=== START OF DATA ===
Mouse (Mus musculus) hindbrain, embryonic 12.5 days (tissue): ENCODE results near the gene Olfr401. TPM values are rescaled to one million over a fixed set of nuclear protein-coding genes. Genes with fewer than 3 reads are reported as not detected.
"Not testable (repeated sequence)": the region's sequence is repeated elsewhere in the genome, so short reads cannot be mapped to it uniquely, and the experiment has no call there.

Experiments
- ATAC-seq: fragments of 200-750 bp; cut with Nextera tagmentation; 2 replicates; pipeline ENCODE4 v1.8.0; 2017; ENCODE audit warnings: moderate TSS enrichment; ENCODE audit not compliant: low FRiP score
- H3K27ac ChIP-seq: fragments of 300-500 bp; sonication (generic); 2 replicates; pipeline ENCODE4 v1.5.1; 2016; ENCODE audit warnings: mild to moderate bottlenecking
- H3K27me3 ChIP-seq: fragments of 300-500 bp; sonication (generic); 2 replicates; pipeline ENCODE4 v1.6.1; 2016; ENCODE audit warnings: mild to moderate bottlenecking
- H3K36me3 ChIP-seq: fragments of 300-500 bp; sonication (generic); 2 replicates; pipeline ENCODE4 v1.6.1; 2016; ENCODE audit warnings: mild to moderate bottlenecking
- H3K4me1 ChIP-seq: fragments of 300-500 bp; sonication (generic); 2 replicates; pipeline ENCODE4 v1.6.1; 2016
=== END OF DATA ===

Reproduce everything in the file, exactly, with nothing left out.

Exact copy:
Mouse (Mus musculus) hindbrain, embryonic 12.5 days (tissue): ENCODE results near the gene Olfr401. TPM values are rescaled to one million over a fixed set of nuclear protein-coding genes. Genes with fewer than 3 reads are reported as not detected.
"Not testable (repeated sequence)": the region's sequence is repeated elsewhere in the genome, so short reads cannot be mapped to it uniquely, and the experiment has no call there.

Experiments
- ATAC-seq: fragments of 200-750 bp; cut with Nextera tagmentation; 2 replicates; pipeline ENCODE4 v1.8.0; 2017; ENCODE audit warnings: moderate TSS enrichment; ENCODE audit not compliant: low FRiP score
- H3K27ac ChIP-seq: fragments of 300-500 bp; sonication (generic); 2 replicates; pipeline ENCODE4 v1.5.1; 2016; ENCODE audit warnings: mild to moderate bottlenecking
- H3K27me3 ChIP-seq: fragments of 300-500 bp; sonication (generic); 2 replicates; pipeline ENCODE4 v1.6.1; 2016; ENCODE audit warnings: mild to moderate bottlenecking
- H3K36me3 ChIP-seq: fragments of 300-500 bp; sonication (generic); 2 replicates; pipeline ENCODE4 v1.6.1; 2016; ENCODE audit warnings: mild to moderate bottlenecking
- H3K4me1 ChIP-seq: fragments of 300-500 bp; sonication (generic); 2 replicates; pipeline ENCODE4 v1.6.1; 2016